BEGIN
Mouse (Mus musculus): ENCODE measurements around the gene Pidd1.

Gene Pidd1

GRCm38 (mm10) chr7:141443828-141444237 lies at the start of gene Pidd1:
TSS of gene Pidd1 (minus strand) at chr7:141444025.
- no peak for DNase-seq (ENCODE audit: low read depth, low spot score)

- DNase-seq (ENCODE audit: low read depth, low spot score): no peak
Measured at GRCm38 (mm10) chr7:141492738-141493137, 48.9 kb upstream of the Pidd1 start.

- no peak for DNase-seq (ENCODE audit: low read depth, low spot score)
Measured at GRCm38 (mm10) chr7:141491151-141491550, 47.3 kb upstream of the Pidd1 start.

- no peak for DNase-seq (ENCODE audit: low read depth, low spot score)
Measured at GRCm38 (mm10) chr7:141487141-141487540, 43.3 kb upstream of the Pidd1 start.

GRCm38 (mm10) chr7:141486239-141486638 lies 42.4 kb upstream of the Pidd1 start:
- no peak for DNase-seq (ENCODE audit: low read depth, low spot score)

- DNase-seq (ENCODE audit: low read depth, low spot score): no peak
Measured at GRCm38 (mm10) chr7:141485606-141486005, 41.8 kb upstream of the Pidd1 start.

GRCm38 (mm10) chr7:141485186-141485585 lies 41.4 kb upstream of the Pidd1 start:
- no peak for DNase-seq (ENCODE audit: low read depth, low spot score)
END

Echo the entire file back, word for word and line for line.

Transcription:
Mouse (Mus musculus): ENCODE measurements around the gene Pidd1.

Gene Pidd1

GRCm38 (mm10) chr7:141443828-141444237 lies at the start of gene Pidd1:
TSS of gene Pidd1 (minus strand) at chr7:141444025.
- no peak for DNase-seq (ENCODE audit: low read depth, low spot score)

- DNase-seq (ENCODE audit: low read depth, low spot score): no peak
Measured at GRCm38 (mm10) chr7:141492738-141493137, 48.9 kb upstream of the Pidd1 start.

- no peak for DNase-seq (ENCODE audit: low read depth, low spot score)
Measured at GRCm38 (mm10) chr7:141491151-141491550, 47.3 kb upstream of the Pidd1 start.

- no peak for DNase-seq (ENCODE audit: low read depth, low spot score)
Measured at GRCm38 (mm10) chr7:141487141-141487540, 43.3 kb upstream of the Pidd1 start.

GRCm38 (mm10) chr7:141486239-141486638 lies 42.4 kb upstream of the Pidd1 start:
- no peak for DNase-seq (ENCODE audit: low read depth, low spot score)

- DNase-seq (ENCODE audit: low read depth, low spot score): no peak
Measured at GRCm38 (mm10) chr7:141485606-141486005, 41.8 kb upstream of the Pidd1 start.

GRCm38 (mm10) chr7:141485186-141485585 lies 41.4 kb upstream of the Pidd1 start:
- no peak for DNase-seq (ENCODE audit: low read depth, low spot score)